Superhuman presumption, excessive arrogance . . . a broken spirit, a believer in love.  Nicanor and Antiochus . . . Paul and Abraham.  Those who trust only power and self . . . those who trust only God.

Even if – and perhaps especially when – the path directly before us is shrouded in mystery, we are given a clear direction by the source of all life itself so that we might orient our journey.  When we suffer from a broken spirit, we will want to see this sorrow as what it is . . . a giving up of presumption and arrogance . . . and a giving in to goodness and light.

Written on November 26, 2010.  Re-written and posted today as a Favorite.

For an interesting post about journeying, click on the image above or go to: http://journeyintomidlife.com/contact.htm

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We close this week in which we have given thanks for so many gifts and so much abundance, and we consider the story of Abraham that has come to us through the millennia.  Abraham and Sarah journeyed – in faith – with God.  Let us consider our own journey, and the importance we place on faith.

Sunday, November 25, 2012 – Romans 4 – Faith

Yesterday we reflected on Nicanor, a man who trusted in himself above all else; today we reflect on Abraham, a man who trusted in God above all else.  St. Paul tells us that Abraham is justified – saved – by this great faith he holds in God the Father.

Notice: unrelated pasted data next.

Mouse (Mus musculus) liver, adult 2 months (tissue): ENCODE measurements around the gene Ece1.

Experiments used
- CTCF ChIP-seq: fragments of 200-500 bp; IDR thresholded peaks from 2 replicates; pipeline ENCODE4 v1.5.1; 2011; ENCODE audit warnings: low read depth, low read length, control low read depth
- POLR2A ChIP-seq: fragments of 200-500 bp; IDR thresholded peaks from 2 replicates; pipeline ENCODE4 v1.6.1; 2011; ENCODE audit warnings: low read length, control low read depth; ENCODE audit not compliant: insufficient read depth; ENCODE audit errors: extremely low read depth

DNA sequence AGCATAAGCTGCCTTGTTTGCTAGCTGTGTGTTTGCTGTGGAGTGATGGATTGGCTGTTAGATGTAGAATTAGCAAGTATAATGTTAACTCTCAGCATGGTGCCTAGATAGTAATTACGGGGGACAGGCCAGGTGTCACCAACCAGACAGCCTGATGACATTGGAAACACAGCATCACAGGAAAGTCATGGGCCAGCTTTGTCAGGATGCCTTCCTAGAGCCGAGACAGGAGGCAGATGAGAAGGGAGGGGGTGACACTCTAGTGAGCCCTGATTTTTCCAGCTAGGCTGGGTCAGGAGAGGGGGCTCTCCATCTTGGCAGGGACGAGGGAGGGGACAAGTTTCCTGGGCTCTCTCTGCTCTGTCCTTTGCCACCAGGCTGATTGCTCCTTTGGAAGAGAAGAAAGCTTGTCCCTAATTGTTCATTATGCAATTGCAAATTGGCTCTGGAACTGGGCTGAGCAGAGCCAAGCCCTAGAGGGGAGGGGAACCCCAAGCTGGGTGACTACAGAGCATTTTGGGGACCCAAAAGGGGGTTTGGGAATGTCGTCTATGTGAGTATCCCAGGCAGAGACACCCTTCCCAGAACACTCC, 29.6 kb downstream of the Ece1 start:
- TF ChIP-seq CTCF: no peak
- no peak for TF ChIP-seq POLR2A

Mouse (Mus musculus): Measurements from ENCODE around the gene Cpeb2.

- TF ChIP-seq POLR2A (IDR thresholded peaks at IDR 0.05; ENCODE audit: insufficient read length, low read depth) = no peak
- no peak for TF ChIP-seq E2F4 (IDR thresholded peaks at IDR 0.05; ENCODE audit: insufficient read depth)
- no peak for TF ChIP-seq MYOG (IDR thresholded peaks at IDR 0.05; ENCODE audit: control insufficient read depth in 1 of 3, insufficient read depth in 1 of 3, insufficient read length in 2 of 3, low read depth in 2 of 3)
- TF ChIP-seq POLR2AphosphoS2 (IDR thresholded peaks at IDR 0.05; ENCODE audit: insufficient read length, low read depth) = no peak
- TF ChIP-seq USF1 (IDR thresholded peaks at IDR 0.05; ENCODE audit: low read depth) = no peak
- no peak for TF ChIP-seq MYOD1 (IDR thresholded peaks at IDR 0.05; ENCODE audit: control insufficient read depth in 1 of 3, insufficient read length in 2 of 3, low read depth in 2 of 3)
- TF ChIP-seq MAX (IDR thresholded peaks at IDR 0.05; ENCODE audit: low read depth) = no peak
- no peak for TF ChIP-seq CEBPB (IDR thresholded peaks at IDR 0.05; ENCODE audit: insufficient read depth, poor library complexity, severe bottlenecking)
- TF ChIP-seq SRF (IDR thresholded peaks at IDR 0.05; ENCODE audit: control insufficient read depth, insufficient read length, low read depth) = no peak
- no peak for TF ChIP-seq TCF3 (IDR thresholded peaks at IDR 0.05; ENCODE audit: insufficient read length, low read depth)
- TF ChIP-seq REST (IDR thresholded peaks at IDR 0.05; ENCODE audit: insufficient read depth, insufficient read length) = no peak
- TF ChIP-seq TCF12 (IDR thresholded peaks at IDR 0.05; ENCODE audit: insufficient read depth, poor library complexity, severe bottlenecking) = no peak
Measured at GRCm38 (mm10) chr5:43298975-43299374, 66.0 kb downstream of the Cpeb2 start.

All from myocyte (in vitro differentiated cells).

Notes will tell us that this chapter is an expansion of a themes Paul also hit when writing to the Galatians in Chapter 3 of that letter: O stupid Galatians! Who has bewitched you, before whose eyes Jesus Christ was publicly portrayed as crucified?  I want to learn only this from you: did you receive the Spirit from works of the law, or from faith in what you heard? Are you so stupid?  After beginning with the Spirit, are you now ending with the flesh?  Did you experience so many things in vain? – if indeed it was in vain. 

Paul continues in his iteration of how Abraham came to believe, and how Abraham held to his belief that God is present, compassionate and supreme.  Today in Romans, he speaks again of how the Law of Moses is empty without faith in Christ.  The Law – even if followed to the letter – cannot bring us the deep, comforting and always-present knowledge that we are the well-loved children of God.  The Law – even with all its intricacies – has nothing to offer us except when seen as fulfilled in Christ.